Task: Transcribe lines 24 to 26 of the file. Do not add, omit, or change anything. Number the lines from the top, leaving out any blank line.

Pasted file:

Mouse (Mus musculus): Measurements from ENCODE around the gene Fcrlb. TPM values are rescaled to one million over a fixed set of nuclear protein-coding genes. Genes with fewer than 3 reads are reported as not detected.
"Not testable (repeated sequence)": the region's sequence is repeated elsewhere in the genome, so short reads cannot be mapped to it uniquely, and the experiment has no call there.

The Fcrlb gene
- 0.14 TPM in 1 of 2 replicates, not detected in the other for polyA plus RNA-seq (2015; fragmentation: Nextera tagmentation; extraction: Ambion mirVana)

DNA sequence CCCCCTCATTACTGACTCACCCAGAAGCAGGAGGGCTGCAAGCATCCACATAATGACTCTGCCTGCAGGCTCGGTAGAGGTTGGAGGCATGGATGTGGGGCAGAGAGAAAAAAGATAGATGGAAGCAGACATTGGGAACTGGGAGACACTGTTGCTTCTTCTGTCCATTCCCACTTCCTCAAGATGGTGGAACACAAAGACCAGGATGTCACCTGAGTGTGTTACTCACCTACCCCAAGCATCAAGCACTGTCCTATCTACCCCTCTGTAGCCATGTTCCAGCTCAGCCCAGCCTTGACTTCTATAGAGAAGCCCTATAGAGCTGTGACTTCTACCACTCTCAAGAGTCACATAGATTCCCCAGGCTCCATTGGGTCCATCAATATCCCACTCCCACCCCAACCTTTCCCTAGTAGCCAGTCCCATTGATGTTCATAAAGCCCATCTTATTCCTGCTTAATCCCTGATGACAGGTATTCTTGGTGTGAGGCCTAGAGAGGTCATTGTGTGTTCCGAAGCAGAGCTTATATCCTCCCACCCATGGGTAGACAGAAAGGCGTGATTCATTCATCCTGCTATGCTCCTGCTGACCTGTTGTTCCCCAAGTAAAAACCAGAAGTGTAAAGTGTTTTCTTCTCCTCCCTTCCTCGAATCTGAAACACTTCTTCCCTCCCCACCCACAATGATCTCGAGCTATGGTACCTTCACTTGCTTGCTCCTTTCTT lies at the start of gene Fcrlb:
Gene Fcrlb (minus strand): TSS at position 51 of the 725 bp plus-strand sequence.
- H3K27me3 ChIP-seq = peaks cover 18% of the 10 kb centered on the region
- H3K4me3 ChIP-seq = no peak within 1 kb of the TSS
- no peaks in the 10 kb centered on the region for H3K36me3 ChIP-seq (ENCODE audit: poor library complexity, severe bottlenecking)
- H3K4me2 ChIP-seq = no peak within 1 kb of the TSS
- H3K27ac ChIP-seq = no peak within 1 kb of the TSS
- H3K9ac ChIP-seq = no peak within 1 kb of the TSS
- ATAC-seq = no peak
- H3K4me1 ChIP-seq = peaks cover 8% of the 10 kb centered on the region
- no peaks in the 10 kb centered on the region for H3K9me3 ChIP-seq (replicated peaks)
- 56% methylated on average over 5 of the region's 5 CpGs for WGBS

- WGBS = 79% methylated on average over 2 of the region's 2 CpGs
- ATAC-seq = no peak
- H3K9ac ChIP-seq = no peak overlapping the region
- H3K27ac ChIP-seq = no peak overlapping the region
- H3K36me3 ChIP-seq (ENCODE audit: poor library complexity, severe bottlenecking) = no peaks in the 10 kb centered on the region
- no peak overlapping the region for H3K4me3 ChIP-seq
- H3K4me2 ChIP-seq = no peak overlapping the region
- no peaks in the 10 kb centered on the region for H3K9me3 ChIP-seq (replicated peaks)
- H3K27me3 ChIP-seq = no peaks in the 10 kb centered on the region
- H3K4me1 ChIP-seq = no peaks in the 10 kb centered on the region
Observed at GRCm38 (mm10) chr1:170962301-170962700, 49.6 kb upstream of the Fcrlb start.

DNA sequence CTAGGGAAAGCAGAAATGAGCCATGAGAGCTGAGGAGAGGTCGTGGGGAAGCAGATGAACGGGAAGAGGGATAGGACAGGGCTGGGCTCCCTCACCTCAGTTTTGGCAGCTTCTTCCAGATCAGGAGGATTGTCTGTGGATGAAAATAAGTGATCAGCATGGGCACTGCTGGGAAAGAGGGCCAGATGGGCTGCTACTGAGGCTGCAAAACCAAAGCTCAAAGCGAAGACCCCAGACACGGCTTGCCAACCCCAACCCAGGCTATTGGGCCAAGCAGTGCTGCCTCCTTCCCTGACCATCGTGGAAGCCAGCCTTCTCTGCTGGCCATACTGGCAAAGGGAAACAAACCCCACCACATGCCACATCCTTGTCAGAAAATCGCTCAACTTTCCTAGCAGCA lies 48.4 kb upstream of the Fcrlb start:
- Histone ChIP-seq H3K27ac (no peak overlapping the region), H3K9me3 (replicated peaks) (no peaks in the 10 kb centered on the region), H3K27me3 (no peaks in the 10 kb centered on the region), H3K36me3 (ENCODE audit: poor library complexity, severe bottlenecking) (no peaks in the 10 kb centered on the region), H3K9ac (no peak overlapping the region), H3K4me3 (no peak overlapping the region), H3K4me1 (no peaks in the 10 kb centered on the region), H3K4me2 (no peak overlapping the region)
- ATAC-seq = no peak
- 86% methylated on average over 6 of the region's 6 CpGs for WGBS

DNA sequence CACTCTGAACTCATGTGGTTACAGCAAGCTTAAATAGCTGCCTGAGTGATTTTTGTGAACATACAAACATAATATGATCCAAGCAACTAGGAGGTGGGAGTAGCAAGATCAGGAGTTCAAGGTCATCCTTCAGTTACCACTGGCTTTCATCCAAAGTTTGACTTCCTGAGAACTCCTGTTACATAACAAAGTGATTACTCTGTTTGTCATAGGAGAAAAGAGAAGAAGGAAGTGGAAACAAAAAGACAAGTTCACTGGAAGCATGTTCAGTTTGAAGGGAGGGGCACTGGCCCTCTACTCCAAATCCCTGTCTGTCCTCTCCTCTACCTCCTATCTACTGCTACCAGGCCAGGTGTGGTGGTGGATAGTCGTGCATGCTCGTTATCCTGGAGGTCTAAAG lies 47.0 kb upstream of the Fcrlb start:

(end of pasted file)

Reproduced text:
- no peaks in the 10 kb centered on the region for H3K9me3 ChIP-seq (replicated peaks)
- H3K27me3 ChIP-seq = no peaks in the 10 kb centered on the region
- H3K4me1 ChIP-seq = no peaks in the 10 kb centered on the region